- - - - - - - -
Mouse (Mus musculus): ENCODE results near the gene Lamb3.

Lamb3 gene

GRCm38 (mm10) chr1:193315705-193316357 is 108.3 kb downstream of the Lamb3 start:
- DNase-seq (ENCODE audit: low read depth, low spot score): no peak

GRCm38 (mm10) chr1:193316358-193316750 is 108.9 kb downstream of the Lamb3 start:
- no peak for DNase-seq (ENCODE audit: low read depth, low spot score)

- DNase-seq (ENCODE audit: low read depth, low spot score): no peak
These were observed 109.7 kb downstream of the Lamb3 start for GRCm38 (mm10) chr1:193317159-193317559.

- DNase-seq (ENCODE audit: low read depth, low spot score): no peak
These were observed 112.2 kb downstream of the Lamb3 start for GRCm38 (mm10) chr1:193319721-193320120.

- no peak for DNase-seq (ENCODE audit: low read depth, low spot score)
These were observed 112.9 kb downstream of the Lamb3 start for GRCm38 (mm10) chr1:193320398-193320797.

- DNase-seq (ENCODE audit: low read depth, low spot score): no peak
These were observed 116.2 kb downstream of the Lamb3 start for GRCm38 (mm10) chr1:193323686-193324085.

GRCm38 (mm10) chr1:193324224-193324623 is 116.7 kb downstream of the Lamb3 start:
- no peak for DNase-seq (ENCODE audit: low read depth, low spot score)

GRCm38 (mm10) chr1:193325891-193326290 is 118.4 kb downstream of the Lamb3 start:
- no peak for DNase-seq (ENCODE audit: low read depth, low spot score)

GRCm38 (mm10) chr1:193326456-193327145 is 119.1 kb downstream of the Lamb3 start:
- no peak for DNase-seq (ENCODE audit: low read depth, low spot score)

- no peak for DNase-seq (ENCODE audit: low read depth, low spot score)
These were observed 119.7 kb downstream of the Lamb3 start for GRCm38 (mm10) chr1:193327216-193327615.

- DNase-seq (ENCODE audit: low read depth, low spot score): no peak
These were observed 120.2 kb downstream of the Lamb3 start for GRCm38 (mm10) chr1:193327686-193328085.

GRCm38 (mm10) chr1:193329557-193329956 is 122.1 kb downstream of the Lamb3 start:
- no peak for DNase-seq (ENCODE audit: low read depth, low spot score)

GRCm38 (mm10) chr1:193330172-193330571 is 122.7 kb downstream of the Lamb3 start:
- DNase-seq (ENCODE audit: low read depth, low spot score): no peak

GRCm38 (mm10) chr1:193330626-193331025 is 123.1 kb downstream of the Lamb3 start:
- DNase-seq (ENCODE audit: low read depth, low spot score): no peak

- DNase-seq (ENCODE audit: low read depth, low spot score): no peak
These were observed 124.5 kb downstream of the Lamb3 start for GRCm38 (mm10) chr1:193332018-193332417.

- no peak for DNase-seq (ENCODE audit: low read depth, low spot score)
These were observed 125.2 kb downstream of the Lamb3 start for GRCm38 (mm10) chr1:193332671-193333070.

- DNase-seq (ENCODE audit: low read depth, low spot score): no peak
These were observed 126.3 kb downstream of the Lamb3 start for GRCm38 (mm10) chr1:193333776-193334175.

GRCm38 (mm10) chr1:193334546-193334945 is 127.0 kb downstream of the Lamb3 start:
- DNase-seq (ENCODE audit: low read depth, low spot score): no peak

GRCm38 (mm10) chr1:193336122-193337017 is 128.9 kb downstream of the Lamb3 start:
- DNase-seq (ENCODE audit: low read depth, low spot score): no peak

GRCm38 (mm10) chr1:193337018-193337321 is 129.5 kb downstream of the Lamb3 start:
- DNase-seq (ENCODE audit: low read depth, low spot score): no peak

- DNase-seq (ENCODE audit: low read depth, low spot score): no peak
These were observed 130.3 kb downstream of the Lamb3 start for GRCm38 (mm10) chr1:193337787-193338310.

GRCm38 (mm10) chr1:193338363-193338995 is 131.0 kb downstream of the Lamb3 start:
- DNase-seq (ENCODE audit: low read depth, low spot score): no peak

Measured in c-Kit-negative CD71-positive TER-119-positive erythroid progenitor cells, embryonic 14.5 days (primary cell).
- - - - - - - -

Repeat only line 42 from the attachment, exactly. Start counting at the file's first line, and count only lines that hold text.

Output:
- DNase-seq (ENCODE audit: low read depth, low spot score): no peak